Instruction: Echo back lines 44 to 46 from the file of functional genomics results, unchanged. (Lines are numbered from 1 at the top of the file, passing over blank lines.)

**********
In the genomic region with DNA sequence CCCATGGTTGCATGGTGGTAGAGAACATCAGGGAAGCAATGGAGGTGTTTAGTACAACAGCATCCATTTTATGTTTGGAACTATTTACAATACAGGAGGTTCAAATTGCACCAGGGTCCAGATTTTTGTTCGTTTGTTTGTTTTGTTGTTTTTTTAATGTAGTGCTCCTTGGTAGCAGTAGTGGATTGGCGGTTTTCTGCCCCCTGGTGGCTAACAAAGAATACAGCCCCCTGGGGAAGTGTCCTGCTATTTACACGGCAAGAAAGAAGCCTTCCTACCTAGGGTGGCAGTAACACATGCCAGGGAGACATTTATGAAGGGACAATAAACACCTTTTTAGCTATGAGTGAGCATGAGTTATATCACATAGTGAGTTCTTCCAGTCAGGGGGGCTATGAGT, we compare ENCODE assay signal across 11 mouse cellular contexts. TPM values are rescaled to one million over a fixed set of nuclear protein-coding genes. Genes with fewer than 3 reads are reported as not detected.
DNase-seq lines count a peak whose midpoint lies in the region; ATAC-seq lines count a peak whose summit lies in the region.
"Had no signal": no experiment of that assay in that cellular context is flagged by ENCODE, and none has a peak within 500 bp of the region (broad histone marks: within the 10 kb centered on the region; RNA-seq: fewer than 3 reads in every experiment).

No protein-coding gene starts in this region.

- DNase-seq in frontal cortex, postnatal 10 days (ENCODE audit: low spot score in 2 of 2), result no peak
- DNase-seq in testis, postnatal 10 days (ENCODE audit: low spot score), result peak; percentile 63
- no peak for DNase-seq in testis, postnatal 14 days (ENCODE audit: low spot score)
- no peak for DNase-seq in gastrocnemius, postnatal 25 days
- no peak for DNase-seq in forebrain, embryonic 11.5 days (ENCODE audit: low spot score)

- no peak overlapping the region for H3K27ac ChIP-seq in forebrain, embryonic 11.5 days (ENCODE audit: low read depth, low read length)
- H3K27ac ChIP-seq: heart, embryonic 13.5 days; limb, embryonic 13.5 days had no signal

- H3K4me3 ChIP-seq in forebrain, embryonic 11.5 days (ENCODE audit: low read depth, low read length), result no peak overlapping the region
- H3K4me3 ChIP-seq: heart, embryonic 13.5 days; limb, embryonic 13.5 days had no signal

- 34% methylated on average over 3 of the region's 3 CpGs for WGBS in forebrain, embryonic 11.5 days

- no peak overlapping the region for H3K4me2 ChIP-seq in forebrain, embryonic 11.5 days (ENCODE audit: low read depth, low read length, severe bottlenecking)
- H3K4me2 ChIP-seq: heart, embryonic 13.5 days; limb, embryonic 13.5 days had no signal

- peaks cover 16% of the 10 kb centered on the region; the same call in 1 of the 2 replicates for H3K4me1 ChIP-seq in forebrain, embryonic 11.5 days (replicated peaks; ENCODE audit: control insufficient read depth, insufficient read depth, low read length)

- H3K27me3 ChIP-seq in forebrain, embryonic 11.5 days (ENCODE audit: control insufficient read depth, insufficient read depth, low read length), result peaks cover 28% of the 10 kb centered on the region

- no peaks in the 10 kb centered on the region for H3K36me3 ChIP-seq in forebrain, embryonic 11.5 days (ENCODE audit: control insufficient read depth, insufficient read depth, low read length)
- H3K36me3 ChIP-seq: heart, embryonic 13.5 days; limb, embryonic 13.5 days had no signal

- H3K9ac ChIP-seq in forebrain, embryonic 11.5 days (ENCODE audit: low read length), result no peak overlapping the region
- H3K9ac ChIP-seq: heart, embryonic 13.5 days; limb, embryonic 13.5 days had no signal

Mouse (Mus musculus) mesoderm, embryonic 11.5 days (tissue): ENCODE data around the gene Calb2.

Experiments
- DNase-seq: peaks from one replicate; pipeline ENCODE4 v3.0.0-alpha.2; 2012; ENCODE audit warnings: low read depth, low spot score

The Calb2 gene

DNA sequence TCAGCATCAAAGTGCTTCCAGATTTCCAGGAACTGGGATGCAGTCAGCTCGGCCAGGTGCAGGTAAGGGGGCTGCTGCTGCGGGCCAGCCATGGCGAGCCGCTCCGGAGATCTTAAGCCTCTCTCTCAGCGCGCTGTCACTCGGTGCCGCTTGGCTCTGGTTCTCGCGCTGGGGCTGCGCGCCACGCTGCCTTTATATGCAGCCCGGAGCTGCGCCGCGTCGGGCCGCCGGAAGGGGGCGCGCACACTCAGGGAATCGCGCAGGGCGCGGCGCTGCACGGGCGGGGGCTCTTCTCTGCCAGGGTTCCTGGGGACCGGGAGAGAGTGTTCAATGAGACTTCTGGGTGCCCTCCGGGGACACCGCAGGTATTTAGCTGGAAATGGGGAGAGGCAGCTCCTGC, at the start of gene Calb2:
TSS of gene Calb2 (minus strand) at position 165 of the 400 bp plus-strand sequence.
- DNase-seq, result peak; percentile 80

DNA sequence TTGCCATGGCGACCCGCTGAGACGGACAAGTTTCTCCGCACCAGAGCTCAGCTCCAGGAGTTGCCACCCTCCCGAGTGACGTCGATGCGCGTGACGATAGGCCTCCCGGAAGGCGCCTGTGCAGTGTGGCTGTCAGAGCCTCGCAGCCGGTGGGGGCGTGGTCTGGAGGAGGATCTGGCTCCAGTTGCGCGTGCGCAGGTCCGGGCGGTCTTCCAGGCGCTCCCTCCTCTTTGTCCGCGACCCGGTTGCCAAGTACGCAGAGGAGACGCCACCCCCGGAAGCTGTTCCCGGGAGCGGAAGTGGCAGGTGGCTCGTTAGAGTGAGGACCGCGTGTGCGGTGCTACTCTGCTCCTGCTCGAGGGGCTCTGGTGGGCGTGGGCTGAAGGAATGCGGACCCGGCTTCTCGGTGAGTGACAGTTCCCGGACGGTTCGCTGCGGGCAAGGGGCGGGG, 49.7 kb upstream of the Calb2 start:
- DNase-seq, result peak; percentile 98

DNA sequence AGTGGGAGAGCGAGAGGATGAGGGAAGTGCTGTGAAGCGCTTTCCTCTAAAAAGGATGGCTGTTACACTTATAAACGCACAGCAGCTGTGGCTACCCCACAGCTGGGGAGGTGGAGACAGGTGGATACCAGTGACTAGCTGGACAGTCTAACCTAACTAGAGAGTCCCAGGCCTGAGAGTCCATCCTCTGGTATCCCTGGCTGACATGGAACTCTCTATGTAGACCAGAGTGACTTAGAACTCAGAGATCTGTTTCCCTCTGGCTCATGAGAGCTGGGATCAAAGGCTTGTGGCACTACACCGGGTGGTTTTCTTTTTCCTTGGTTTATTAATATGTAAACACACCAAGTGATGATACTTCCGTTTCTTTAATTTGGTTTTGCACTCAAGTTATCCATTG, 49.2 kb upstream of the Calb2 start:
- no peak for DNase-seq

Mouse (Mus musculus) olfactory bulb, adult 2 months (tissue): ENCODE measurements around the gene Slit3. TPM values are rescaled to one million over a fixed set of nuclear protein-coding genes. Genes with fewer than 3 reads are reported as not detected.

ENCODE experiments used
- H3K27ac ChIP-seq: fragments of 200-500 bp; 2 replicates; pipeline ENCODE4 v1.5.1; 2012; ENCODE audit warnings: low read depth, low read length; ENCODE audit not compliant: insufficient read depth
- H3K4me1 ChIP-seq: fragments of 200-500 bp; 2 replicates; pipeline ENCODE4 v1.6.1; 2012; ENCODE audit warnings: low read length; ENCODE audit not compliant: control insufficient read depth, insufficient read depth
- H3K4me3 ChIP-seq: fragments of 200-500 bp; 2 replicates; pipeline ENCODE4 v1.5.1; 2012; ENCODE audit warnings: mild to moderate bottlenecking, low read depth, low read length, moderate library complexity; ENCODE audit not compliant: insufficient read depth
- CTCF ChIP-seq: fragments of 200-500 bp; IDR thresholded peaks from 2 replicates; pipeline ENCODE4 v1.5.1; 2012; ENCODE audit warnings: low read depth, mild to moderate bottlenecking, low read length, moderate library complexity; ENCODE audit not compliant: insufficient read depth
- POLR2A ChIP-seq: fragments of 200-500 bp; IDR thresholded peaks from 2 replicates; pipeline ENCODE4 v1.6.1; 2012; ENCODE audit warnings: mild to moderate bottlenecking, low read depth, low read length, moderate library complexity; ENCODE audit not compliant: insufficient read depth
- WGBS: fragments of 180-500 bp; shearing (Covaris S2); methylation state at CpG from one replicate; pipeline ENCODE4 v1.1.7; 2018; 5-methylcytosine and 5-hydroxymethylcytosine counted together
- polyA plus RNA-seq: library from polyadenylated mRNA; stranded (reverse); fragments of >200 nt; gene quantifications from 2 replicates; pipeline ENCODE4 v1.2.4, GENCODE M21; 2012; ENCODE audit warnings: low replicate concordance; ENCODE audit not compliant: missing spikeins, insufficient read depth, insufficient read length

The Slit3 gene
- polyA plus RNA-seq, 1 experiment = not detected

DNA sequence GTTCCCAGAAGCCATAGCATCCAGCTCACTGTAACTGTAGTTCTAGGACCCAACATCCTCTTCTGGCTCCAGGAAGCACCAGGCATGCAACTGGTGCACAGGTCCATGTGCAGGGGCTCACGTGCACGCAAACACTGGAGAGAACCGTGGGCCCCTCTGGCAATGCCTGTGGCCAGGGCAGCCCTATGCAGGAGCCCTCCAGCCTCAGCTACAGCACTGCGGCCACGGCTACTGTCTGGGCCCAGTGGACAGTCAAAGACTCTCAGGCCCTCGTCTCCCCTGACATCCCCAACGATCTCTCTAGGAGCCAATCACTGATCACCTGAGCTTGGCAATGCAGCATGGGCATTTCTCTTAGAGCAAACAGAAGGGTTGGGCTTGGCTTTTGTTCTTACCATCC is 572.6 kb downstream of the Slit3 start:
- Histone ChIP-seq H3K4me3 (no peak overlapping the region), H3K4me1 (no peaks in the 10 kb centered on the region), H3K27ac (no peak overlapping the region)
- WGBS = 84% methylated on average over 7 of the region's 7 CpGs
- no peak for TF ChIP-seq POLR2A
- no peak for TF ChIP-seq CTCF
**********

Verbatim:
- polyA plus RNA-seq, 1 experiment = not detected

DNA sequence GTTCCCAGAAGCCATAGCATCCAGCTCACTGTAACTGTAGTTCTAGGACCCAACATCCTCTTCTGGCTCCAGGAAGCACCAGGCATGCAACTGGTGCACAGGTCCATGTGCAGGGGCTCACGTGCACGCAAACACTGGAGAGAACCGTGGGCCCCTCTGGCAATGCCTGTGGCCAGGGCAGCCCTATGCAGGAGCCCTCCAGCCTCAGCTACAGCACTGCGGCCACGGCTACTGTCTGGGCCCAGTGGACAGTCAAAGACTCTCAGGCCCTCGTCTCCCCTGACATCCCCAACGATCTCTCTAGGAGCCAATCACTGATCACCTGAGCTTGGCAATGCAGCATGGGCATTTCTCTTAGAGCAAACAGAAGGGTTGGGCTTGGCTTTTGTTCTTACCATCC is 572.6 kb downstream of the Slit3 start:
- Histone ChIP-seq H3K4me3 (no peak overlapping the region), H3K4me1 (no peaks in the 10 kb centered on the region), H3K27ac (no peak overlapping the region)